At least 196 sites in Idlib and Aleppo, Syria reportedly sustained damage, with many roads leading to the camps cut off by heavy rains reported the United Nations in a humanitarian bulletin. At least 67,600 have reportedly been affected, and more than 3,760 tents destroyed, with over 7,720 damaged.
“Thousands of people have been temporarily relocated, many requiring shelter, food, and non-food item support immediately, and in the long term”, the UN’s Humanitarian Affairs Office (OCHA) reported, underscoring the need for more sustainably-designed temporary shelter which may last longer than humanitarian development offices may plan for.
Taking cues from the tiny home movement, we are sure colleges and design schools around the world, along with architects, can start planning some better solutions for temporary shelter for the world’s displaced – millions from the civil war with Syria, and millions more who end up in countries like Greece from Africa, seeking refuge or maybe just a better life.
We’ve featured here 10 of the best refugee shelters as a starting point. Take our cues as a way to start designing shelter that may need to last at least a decade. Consider the elements, the weather, the environment and how low impact but long lasting shelters can be made, or even roll away after the displaced start to find more permanent conditions.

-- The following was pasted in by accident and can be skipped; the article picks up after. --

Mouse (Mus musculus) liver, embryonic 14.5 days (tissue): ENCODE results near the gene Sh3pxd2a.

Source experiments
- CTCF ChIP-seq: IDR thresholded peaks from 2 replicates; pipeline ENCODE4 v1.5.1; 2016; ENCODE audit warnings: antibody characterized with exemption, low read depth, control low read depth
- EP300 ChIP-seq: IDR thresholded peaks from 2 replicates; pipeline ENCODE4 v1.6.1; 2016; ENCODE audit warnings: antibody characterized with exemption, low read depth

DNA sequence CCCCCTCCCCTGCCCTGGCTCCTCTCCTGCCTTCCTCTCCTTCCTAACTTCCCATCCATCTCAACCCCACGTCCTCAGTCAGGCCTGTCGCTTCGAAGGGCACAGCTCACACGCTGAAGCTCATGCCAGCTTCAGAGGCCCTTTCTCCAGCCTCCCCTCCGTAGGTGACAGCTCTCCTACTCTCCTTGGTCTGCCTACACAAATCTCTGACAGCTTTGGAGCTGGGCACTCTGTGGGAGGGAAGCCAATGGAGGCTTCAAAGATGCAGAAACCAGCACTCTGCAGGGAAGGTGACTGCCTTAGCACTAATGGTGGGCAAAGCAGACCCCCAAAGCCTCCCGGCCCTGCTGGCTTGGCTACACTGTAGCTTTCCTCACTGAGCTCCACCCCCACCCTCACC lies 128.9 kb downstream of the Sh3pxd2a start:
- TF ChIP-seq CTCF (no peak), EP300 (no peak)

“The rain and low temperatures highlight the continued need for fuel and heating, winter clothes, blankets, food, livelihoods, and water, sanitation and hygiene,” the United Nations group has said.
Without sufficient “winterization” – preparing shelters and camps to withstand the harsh conditions and keep occupants warm – people in need could resort to negative coping mechanisms, such as burning unsafe materials for heat, raising the risk of fire outbreaks and toxic fumes.
The likelihood of accidental fires is increased by challenges in accessing safe fuels, as a result of scarcity and high prices of fuel as well as the general economic deterioration in northwest Syria, it added. Consider the Israeli company Homebiogas which makes clean cooking fuel from kitchen waste and human excrement. It’s a no brainer. We have all the solutions out there. Some motivated person needs to connect the dots.
In the past month in Syria, some 17 fire incidents were reported that affected 28 households, destroyed 28 tents, resulting in one death and seven injuries. This is from fires and unsafe cooking.
Meanwhile, ongoing fighting in the region continues to take a toll on civilians, especially near near the M4 and M5 highways – two key arteries linking the capital Damascus with Aleppo city and much of northern Syria. I travelled through Syria and the world is pretty bleak along these highways.
A number of civilian casualties – including children – have been reported due to artillery shelling or improvised explosive devices or unexploded ordinances. Some incidents occurred in residential areas or at local markets, raising risk for civilians.
Continued hostilities in Syria, new and protracted displacement and a sustained erosion of communities’ resilience after a decade of conflict, has left millions in desperate need of assistance.
Across Syria, an estimated 13 million people – over 70 per cent of the population – are expected to require aid in 2021. The UN estimates that 10.5 million people will be targeted with humanitarian assistance through the year at a cost of $4.2 billion, which is a 10 per cent increase compared to 2020. With Covid we can expect everything to become worse.